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I have a continuous function $q:\mathbb{R}^+ \to \mathbb{R}^+$. An interesting property of this function is that

$$F(s) = \frac{e^{-q(s)}q(s+1)}{1-e^{s-q(s)}}$$

which also takes $\mathbb{R}^+ \to \mathbb{R}^+$, can be analytically continued to an entire function on $\mathbb{C}$.

Because of this, I wonder:

Must $q$ be analytic on $\mathbb{R}^+$?

If it helps, $F(s)$ satisfies the flippant equation:

$$F(s) = e^{F(s-1)e^{s-1}}$$

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    $\begingroup$ Are you sure there is no typo? Why not write it easier as $F(s) = \dfrac{ q(s+1)}{e^{ q(s)}-e^{s }}$ then ? But no way to derive your flippant equation. $\endgroup$ – Wolfgang Feb 16 at 9:34
  • $\begingroup$ It's not hard to see that any continuous $\bar{q}: [0, 1] \rightarrow \mathbb{R}^+$ such that $q(1) = F(0) (e^{q(0)} - 1)$ can be extended to some continuous $q: \mathbb{R}^{\geq 0} \rightarrow \mathbb{R}$ that satisfies the whole equation, by induction on the integral part of $s$. $\endgroup$ – user44191 Feb 16 at 11:36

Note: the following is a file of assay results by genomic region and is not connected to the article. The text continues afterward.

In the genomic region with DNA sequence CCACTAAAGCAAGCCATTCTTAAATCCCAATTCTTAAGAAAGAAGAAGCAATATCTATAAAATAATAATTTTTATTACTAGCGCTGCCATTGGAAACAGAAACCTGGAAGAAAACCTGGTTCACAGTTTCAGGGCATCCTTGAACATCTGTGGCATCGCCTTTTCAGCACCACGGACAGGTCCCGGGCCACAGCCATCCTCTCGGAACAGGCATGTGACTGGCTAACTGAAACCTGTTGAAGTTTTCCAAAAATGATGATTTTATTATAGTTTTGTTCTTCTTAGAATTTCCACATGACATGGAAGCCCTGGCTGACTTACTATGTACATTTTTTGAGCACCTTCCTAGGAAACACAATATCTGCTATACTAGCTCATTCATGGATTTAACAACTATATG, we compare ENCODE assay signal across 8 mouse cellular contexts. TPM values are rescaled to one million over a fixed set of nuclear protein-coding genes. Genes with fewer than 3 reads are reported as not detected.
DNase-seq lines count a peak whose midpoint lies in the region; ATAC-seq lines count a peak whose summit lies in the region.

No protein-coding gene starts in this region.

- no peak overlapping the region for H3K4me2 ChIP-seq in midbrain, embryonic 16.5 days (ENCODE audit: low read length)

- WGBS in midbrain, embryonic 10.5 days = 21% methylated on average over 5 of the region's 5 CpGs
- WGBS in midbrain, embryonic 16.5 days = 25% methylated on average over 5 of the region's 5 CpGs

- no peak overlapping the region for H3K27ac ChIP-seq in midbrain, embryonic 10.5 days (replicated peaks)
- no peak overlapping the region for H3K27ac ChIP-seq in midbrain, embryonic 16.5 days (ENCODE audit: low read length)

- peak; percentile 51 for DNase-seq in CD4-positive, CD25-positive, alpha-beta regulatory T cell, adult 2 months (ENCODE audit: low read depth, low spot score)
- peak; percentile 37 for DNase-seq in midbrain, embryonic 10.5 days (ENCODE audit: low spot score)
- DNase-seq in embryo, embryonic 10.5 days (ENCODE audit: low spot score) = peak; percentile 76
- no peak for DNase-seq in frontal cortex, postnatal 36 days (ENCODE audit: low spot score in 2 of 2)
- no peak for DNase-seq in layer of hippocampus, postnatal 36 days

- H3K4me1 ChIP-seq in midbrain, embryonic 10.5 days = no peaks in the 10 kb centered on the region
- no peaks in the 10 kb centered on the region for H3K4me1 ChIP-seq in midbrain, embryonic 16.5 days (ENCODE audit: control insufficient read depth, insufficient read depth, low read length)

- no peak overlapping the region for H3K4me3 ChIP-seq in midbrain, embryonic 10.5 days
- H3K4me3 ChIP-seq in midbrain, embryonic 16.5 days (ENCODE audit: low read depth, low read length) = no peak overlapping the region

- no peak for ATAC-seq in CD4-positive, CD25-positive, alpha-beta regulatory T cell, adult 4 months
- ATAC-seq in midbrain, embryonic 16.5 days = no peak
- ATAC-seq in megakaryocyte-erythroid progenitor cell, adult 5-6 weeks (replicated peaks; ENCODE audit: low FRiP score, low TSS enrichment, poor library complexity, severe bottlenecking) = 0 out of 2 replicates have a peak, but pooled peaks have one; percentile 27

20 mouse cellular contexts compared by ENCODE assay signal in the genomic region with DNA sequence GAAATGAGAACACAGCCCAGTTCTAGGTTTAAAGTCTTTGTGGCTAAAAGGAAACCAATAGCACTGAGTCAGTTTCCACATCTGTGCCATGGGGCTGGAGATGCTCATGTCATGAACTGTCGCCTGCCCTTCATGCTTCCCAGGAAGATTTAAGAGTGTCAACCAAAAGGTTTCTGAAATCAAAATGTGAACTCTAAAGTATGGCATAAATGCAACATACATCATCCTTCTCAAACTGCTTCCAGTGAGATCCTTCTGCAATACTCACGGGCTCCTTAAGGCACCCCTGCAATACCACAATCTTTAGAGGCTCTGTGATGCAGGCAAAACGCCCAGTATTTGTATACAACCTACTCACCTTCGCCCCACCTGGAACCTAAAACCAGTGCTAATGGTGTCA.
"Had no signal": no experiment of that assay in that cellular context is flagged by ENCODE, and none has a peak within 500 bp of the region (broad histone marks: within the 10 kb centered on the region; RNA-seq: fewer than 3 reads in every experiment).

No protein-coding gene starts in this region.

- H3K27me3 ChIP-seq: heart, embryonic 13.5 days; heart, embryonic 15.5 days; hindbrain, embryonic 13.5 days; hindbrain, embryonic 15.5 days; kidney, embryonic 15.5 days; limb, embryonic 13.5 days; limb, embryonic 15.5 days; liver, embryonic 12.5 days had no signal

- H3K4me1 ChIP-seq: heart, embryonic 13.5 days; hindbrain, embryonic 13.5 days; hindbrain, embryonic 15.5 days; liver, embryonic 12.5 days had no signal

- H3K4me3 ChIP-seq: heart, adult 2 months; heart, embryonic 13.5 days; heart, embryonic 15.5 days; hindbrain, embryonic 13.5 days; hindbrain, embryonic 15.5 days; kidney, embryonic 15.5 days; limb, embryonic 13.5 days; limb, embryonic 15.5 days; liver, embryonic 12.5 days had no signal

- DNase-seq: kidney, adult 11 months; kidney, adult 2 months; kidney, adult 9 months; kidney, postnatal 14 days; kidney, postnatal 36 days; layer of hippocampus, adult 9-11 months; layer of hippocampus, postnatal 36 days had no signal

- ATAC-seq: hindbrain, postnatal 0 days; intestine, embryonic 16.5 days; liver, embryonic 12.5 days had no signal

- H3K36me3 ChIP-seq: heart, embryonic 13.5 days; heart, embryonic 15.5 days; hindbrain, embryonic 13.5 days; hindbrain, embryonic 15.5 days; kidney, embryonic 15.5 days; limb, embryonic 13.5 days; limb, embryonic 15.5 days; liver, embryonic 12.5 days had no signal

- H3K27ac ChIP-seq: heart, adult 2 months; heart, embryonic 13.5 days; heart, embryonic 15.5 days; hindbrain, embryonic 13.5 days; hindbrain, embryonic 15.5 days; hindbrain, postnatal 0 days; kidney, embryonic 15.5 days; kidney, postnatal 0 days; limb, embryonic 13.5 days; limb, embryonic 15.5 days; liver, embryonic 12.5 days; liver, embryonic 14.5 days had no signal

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No. $F$ does not put enough constraints on $q$.

Suppose that $F$ is a given analytic function, and let $q_0:[0, 1]\to \mathbb R_+$ be continuous. Extend $q_0$ to a function on $\mathbb R_+$ using the recurrence $$q(s+1) = (e^{q(s)}-e^s)F(s).$$ In general, $q$ will not be continuous or positive. One an write down conditions for that, but they are not needed to answer this question.

Let $q$ be one function that satisfies all assumptions. Let $q'_0=q|_{(0,1]} + g$, where $g$ is a non-negative continuous function on $[0,1]$ with $g'(0)=g'(1)=0$, CBS extend $q'_0$ to a function on $\mathbb R_+$ as sketched above. If $q$ is analytic but $g$ not, then $q'$ will not be analytic either.

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  • $\begingroup$ For example, take $F=0$. $\endgroup$ – Alexandre Eremenko Feb 16 at 13:39
  • $\begingroup$ @AlexandreEremenko you are right, that is the easiest example, unless the OP wants $F$ to be strictly positive. $\endgroup$ – jarauh Feb 16 at 17:28

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